Music in the Round #64 Page 2

Most miniDSP devices can be purchased as functional boards or housed in chassis. In the interests of efficiency, I opted for the latter and chose the 10x10Hd, because it can be used as a multichannel equalizer with both analog and digital inputs and inputs. At an appealing $599 including the 12V power supply (plus $10 for the 10x10 plug-in firmware), the 10x10Hd has eight analog inputs and outputs (both balanced and unbalanced), and a stereo digital input and output (TosLink, S/PDIF, AES/EBU). It also has a USB port for connecting to a Windows PC or Mac, which runs the plug-in.

Once you've synced your computer to the 10x10Hd, you can set up high- and low-pass filters for each output channel—including up to eighth-order Butterworth and Linkwitz-Riley, and second-order Bessel—in increments of 1Hz. You can control gain, phase, delay, and compression for each output channel (fig.1). These active filters are suitable for driving the individual amps for multidriver speakers and for bass management. You can also implement up to six parametric EQ filters (peak or shelf) per input and/or output channel (fig.2); these can be set up by entering the frequency, gain, and Q values, or by importing biquad filter sets. Between the input and output screens, there is a 10x10 cross-point matrix that lets you route any of the 10 input channels to any of the 10 output channels (fig.3), including mappings that permit, for example, derivation of multiple subwoofer outputs with mono or stereo or multichannel sources. The routing can be monitored on the PC screen, and all of these options can be selected and stored in up to four independent configuration presets. Once configured, the hardware platform does not need to be connected to the computer as all the settings are stored in memory.


Fig.1 The miniDSP's "Outputs" screen shows all the options for the Config selected at the top: signal monitor, level set, mute, polarity, delay and access to submenus for crossover, parametric EQ and compression. I found uses for all but the last.


Fig.2 The miniDSP PEQ screen shows the frequency response of the correction filters for a chosen channel, the parameters of one filter selected from the list and other options. The "Select Channel" dropdown menu lets you clone these operations to another channel.


Fig 3 The miniDSP's processing options for the inputs and outputs and, between them, a 10x10 switch matrix that links them and permits any source to be connected to any (or all) outputs. This includes both analog and digital inputs and outputs.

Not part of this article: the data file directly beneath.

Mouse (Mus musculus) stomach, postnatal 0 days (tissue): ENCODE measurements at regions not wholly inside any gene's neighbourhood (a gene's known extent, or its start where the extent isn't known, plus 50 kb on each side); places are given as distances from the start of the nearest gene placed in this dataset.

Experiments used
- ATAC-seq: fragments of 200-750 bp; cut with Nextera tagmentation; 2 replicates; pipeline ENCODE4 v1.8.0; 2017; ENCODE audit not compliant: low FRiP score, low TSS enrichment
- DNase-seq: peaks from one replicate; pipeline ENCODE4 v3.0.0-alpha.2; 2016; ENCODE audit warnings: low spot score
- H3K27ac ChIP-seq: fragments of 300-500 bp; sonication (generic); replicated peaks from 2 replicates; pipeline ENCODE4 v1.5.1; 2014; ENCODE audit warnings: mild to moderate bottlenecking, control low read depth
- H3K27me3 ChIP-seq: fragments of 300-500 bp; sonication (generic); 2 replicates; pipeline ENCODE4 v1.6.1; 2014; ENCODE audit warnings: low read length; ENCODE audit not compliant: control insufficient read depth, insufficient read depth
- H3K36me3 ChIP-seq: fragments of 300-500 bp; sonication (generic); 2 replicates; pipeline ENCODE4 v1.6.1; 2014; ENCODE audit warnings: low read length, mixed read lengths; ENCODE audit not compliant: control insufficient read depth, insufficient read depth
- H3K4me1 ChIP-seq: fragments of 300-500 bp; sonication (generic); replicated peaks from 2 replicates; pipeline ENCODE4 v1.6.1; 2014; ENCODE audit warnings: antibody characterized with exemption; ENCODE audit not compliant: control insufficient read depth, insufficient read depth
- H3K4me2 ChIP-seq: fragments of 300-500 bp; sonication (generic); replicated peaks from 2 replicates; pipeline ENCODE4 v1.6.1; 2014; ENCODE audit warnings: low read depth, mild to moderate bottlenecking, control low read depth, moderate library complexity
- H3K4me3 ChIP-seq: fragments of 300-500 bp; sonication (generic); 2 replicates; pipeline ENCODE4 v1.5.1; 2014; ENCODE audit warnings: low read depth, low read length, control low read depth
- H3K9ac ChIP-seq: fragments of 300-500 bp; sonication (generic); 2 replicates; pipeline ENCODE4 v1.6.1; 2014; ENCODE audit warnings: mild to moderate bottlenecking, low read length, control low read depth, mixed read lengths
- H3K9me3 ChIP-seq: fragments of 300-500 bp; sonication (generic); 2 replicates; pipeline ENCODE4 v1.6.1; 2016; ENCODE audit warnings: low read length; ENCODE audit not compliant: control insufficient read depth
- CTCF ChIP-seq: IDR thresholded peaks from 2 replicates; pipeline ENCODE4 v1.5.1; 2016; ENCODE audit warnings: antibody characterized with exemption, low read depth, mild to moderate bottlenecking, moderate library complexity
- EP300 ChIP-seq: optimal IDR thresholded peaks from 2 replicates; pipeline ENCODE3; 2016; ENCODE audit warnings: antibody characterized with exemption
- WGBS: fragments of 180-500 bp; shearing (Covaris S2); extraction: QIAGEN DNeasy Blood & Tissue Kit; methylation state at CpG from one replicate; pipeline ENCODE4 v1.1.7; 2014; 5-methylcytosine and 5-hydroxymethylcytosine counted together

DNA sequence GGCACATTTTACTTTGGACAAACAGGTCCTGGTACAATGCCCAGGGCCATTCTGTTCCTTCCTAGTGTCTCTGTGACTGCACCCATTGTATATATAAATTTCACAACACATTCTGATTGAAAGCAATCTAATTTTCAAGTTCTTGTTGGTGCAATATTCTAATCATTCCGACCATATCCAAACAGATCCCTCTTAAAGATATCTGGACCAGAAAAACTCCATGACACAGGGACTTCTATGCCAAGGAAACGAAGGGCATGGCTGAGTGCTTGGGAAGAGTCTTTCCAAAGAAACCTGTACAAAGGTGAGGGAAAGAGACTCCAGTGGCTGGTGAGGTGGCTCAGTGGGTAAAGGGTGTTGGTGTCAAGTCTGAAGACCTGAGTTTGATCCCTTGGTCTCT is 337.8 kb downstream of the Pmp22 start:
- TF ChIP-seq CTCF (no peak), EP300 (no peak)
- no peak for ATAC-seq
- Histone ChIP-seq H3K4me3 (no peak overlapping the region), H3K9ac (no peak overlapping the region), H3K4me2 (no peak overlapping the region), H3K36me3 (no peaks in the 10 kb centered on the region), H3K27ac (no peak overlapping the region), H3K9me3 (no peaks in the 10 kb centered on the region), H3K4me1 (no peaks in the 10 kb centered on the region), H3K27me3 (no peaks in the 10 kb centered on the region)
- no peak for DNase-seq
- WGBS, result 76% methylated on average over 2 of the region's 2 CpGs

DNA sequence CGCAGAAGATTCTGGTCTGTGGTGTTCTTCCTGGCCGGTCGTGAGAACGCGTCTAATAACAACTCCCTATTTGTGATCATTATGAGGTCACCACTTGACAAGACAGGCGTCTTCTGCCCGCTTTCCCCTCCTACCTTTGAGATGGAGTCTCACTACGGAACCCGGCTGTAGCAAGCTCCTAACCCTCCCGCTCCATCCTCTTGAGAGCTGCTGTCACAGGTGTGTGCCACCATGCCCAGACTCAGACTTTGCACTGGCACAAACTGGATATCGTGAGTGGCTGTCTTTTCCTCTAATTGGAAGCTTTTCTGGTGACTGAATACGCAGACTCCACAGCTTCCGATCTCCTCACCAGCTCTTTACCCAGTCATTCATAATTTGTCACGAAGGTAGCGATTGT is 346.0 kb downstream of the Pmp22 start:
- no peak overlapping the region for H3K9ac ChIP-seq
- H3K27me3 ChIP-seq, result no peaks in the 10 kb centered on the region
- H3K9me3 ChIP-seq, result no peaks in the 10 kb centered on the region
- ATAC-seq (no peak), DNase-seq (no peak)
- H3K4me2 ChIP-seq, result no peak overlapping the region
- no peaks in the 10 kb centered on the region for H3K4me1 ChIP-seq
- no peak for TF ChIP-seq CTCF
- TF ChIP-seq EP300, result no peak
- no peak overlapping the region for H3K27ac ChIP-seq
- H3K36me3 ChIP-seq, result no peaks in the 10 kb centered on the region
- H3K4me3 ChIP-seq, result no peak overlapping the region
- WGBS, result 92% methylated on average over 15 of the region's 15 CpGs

Sound complex? Nah. Just follow the instructions. I used the six RCA outputs from my Oppo BDP-103 universal Blu-ray player as inputs, and fed the 10x10Hd's six analog outputs to the multichannel analog inputs of my Marantz AV-8801 preamplifier-processor. With the Oppo off and the Marantz muted, I connected the 10x10Hd to my laptop via USB, and opened the plug-in software I'd downloaded from miniDSP. I accessed the input page and made sure that all the channels for Config 1 were at nominal full gain and that all filters were off. I then switched to the routing page and mapped the six (5.1) inputs to the six outputs, and the S/PDIF stereo inputs to their matching outputs. Finally, I moved to the output page for Config 1 and repeated what I'd done for the inputs. Then, when I hit the Sync button, the plug-in found the 10x10Hd, downloaded the settings, and I was ready to un-Mute the Marantz. (The miniDSP has a reputation for powerful on/off transients. I was careful with power sequencing, generally left the unit on, and experienced no problems.)


My initial impression was of an open, spacious sound with no apparent loss of resolution and no hint of noise, despite the fact that the 10x10Hd needs to operate at 24/48 with this plug-in (though it can operate at 24/96 when running fewer channels). Sound familiar? I learned from this that the signal path through the 10x10Hd does not, by itself, impose a fingerprint on the sound. I repeated this setup with the other three configurations and saved them on my laptop. This was necessary because my initial test of the signal through the 10x10Hd sounded weird. I found out that, even though I used Restore for the factory defaults, there were residual filters and level settings instead of a blank canvas.

Now for the fun. I needed to load something useful into the 10x10Hd, and that proved surprisingly easy with REW or OmniMic (see below), both of which can now generate biquad filter files, which the 10x10Hd can read. Using OmniMic V2 or REW with miniDSP's UMIK-1 USB microphone ($75), I took single-point and averaged measurements, calculated the biquad filters, and loaded them into the output parametric EQs of different Configs in the 10x10Hd. I also inserted the usual level and delay settings for my system, and set up bass management (using cross-point switches and high-pass/low-pass filters), before disconnecting the USB cable to the computer. Over time, I A/B'd the different equalizations I'd stored, using the front-panel controls, and decided that each made different improvements in the sound, but also imposed different shifts in tonal balance.